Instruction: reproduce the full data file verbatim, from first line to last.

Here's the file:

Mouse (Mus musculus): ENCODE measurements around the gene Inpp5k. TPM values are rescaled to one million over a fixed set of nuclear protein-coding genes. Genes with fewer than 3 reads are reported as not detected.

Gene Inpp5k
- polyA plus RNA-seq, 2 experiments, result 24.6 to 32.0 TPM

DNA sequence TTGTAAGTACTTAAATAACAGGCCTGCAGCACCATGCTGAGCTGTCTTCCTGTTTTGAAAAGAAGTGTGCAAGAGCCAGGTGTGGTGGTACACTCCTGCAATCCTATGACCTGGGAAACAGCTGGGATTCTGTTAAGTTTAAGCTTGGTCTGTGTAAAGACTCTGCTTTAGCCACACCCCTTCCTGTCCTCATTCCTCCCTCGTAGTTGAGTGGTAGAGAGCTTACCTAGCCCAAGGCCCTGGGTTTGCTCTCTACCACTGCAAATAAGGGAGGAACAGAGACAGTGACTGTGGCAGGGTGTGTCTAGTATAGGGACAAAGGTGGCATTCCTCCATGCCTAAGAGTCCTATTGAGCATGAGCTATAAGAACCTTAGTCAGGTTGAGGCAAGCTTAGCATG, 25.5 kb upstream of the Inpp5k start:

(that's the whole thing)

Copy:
Mouse (Mus musculus): ENCODE measurements around the gene Inpp5k. TPM values are rescaled to one million over a fixed set of nuclear protein-coding genes. Genes with fewer than 3 reads are reported as not detected.

Gene Inpp5k
- polyA plus RNA-seq, 2 experiments, result 24.6 to 32.0 TPM

DNA sequence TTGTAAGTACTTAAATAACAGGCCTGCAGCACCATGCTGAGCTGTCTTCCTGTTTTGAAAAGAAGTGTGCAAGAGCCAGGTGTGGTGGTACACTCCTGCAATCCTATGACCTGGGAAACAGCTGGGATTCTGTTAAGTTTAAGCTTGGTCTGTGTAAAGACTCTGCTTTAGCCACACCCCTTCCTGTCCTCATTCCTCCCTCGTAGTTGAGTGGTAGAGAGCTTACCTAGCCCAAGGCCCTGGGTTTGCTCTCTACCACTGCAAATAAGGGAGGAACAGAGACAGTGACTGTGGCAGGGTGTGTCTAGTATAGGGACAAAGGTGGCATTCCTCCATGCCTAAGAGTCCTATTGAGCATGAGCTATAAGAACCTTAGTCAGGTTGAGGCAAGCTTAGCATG, 25.5 kb upstream of the Inpp5k start: